- Turn right and head for the port cable car to take you on a 4 euro journey down to the port and save the donkey’s some work
- You can also go shopping or just browse at the boutiques, art shops,fish massage emporiums and tourist trinket sellers that line the streets of the old town
- Do all or some of these, then head North and take the narrow winding lanes that will lead you up to the clifftop catholic church and a great view on the highest point of the Caldera overlooking the town. Make sure you take some liquids with you unless you can afford to stop at one of the ‘priced for view’ cafes and sip a beer, cocktail or coffee. If you do make sure you see the price of the things you are ordering on a menu before you order, rip off prices are not unknown for naive tourists..
Santorini Cruise ships
Understandably, Santoniri is a favourite stop for any cruise ship captain worth his stripes. On any given day Santorini visitor numbers can rise significantly depending on how may ships you can see parked in the harbour.
They park in the bay and ferry passengers in on smaller boats. Add to this the hundreds that stream onto coaches from the day trip Hydrofoils at Athinas and you could be jockeying for space with thousands more fellow tourists than you want. I expect that it can get both hot and hellish here in the peak season of July and August as the boat numbers and island visitors increase significantly.
We were here in early June and there was never more than one or two ships docked, but when I wandered back into town on our final evening for some sunset shots it was amazing how quiet the place was. As I wandered around the edge of the town looking for the best vantage points I felt like I was alone at times. It certainly worth spending at least one night here if you are island hopping so you can get to experience the main towns with slightly less people crowding the narrow lanes.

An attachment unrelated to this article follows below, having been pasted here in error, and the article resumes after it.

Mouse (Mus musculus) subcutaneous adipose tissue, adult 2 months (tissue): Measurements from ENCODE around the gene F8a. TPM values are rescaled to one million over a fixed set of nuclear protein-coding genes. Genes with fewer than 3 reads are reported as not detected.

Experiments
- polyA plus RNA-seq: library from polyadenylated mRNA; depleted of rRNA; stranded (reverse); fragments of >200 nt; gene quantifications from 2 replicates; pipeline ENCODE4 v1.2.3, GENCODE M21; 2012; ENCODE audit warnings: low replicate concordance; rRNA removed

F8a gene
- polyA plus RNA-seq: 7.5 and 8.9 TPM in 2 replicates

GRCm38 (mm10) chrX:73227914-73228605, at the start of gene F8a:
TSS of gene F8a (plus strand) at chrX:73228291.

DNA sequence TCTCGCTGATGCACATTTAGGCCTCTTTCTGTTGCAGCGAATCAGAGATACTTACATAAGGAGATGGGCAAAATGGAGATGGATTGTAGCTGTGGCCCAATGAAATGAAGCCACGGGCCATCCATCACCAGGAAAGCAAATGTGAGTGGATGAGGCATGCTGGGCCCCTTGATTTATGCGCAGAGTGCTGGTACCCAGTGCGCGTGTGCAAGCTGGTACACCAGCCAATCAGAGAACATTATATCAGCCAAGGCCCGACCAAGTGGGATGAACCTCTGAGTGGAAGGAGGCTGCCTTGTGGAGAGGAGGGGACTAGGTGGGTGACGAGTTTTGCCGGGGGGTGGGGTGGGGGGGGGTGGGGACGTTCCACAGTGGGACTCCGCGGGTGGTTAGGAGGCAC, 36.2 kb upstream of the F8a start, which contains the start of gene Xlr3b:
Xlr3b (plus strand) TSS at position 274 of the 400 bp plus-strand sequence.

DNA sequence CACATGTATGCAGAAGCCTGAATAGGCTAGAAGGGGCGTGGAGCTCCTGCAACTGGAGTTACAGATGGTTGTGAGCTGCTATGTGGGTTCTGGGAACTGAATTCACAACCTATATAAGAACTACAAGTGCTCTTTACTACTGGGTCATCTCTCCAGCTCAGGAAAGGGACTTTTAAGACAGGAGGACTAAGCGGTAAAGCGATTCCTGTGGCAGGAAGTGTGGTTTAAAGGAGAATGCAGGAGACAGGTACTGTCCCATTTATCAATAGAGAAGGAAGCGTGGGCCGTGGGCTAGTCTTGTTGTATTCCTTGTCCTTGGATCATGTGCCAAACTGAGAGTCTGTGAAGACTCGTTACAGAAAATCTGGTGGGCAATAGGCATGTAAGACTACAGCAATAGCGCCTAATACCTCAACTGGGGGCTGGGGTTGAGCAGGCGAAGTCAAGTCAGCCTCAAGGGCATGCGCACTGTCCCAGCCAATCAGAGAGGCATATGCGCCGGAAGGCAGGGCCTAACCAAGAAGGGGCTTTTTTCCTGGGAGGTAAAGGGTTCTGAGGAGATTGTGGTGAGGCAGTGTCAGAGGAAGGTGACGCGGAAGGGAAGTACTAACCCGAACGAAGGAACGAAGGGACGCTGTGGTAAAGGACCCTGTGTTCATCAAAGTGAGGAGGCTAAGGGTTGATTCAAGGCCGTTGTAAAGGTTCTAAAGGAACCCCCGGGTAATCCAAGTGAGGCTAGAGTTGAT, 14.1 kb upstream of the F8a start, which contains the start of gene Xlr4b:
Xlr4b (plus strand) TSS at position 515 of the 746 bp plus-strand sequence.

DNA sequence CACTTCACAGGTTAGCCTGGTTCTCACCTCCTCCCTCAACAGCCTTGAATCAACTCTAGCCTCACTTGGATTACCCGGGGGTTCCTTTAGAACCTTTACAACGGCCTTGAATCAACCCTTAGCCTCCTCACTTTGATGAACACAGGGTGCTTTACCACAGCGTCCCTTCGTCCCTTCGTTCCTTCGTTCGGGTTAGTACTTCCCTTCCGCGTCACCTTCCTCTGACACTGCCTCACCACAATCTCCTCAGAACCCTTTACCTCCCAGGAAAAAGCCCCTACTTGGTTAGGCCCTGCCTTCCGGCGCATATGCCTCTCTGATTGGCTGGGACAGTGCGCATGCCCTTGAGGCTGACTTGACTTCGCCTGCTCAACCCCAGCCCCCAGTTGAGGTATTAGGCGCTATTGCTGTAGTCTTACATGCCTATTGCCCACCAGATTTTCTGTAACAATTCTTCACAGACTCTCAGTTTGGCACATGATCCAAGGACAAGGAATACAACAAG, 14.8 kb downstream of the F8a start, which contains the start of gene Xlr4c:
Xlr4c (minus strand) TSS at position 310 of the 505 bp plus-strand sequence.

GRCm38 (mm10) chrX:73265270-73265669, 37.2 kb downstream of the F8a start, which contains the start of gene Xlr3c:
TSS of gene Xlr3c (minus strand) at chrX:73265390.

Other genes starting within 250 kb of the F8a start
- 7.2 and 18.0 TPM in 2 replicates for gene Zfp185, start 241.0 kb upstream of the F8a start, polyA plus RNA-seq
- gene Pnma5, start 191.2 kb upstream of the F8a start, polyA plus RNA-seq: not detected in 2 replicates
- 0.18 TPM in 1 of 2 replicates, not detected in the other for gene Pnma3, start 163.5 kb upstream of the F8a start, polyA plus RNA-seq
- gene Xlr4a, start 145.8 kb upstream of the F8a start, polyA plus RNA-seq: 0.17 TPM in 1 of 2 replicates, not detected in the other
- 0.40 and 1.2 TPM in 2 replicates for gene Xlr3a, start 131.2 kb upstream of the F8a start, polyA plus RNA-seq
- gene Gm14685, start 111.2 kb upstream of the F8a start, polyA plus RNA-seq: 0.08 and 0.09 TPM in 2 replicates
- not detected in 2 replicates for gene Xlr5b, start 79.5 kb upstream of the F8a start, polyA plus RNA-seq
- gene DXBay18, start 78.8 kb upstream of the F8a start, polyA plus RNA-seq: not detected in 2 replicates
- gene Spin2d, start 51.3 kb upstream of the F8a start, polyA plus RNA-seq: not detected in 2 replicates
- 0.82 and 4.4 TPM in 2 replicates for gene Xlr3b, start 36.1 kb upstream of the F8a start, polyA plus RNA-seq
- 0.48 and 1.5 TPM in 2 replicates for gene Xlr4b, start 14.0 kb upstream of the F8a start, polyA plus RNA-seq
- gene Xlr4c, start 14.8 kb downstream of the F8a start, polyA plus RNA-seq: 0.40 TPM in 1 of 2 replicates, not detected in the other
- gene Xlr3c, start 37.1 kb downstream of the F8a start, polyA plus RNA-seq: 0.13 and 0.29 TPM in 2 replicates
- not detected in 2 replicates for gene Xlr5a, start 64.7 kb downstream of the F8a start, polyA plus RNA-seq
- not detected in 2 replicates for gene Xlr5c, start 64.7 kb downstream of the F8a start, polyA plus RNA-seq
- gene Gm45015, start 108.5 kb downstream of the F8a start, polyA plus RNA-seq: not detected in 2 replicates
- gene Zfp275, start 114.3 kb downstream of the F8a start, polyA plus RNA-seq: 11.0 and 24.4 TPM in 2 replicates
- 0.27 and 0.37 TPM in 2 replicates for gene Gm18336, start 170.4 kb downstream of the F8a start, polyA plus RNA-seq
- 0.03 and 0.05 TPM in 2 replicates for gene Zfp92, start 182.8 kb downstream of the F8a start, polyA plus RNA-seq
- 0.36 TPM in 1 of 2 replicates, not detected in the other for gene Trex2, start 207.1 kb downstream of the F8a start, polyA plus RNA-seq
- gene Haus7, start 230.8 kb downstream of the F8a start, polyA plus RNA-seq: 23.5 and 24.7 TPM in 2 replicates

Get away from Oia or Fira and you will find yourself much more personal apace, the ships and day tours have a very limited time on the island and will rarely go beyond visits to the main towns of Oia and Fira. We have covered those areas on our day on the quad bike blog.
We saved this second most famous village for our last night as we didn’t have the time to visit when we had the bike. I had been told that it was one of the best spots for sunset photography so after our now familiar walk into Fira from Karterados we got on the bus at the town bus station.
The journey takes just twenty minutes, as the bus driver nonchalantly winds the coach around the curves of the mountain beyond Thira. It is quite an impressive view along the way, I started the journey at around 6,30pm and the low sun set the eastern side of the island alight with some of my favourite photography light.
Oia is not as large as Thira and can easily be explored in a couple of hours. I had by now begun to tire a little of the windmills and the blue domed churches, so I made a quick beeline for the coast to check the sunset lines and get a glimpse of the houses nestled into the rock.
After just twenty minutes I decided that this was not going to be my preferred place to catch the famous Santorini sunset so I legged it back to the bus and got myself back to Fira just in time for have the last forty minutes of the sun set there instead. I was rewarded with some great shots.